Now we have what is called “Book Trailers”. I am a huge fan of this medium and yes, I did it. I made a trailer of “The Mango Tree Cafe, Loi Kroh Road” before it is even published. Why? First and foremost, I believe in the book THAT much. I feel it is easily one of the best books I ever had a hand in creating. Number Two: I am hoping to catch the publisher or agent’s eyes by creating a great marketing piece.

I would invite all of you to watch my blog and PLEASE, leave a comment. And, if you need someone to create YOUR trailer….I can do that too (sheepish grin).

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I was recently interviewed by author R.M. Hamilton on Authors of Myspace. For those that are interested in learning a little bit more about me and my first book, Portraits in the Dark: A Collection of Short Stories, you can read the interview here:



Portraits in the Dark on Barnes and Noble.com.

Portraits in the Dark on Amazon.

Portraits in the Dark through BookSense.

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Disclaimer. I am a lawyer under my real name, but I don’t practice bankruptcy (although I did practice creditor’s rights at one time and thus have a general understanding of the BK process and rights to assets) and I probably don’t practice in your state. By reading this, there is no attorney client relationship created and take anything you get for free with a grain of salt. I am tackling this subject in the interest of informing authors of something to be aware of… but this is not the definitive answer on the subject. If you find yourself in this situation, seek the advice of a competent Bankruptcy attorney.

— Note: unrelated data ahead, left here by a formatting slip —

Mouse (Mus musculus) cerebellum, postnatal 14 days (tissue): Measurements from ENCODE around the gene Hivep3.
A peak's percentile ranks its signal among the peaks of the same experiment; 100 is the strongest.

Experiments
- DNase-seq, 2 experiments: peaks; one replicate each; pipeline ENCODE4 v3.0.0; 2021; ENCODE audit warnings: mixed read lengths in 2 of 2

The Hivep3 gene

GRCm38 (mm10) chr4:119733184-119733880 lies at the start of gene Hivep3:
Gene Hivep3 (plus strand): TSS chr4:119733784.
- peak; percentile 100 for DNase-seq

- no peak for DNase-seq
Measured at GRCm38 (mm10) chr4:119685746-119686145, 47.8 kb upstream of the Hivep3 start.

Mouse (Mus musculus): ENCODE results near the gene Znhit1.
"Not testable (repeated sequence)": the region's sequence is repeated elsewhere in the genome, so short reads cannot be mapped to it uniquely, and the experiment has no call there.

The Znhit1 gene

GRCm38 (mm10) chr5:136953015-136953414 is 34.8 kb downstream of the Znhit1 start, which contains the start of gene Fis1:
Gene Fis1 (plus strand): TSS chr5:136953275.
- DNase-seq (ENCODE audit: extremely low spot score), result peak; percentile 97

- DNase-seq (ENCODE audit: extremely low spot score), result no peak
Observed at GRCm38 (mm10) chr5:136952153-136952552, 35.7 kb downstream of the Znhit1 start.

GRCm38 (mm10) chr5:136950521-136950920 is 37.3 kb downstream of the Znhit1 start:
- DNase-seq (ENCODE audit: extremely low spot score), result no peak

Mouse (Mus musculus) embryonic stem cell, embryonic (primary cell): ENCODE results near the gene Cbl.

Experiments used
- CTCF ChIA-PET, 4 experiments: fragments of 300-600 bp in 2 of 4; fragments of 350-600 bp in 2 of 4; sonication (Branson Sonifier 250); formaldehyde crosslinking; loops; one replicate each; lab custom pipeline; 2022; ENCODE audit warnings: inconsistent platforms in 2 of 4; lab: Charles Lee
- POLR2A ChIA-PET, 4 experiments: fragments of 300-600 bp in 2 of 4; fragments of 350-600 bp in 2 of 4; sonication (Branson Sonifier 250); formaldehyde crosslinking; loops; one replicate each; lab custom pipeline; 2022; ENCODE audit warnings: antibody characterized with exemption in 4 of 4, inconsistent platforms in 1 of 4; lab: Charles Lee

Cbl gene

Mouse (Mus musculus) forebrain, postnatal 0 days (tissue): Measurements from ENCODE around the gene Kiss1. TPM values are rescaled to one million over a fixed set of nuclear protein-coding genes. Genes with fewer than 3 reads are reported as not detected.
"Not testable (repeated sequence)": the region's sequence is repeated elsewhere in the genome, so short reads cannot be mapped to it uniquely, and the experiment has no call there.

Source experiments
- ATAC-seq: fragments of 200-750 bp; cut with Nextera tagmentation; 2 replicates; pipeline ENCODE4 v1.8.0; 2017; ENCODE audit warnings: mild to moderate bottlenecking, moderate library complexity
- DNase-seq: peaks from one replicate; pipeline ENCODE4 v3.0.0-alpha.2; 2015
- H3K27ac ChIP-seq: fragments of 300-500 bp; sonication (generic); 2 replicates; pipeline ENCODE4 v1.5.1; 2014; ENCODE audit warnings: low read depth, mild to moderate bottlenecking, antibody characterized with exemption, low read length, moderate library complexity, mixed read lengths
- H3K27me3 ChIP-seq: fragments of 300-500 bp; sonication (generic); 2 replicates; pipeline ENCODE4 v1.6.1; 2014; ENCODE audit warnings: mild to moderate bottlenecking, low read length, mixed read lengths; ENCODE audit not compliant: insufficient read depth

Triskelion Publishing has gone Bankrupt… formally, having filed Chapter 7 in their home state of Arizona. Now, that’s not a big blip outside the romance industry. Triskelion was predominately a romance e-publisher. However, they did take books to print and had them shelved at various nationwide booksellers. They were Romance Writers of America Certified . While RWA’s standards merely indicate that the publisher pays royalties, is not a subsidy or vanity press, has been in business a minimum of 1 year and has sold at least 1500 hardcover or trade paperback or 5,000 in any other format of a single title, it is not a guarantee of the publisher. What it does tend to show is Triskelion was not a fly-by-night operation. They had a decent showing of authors. Their authors had decent sales numbers.

Why are we here? Because it brings to light something that authors rarely think about… what happens if your publisher goes bankrupt?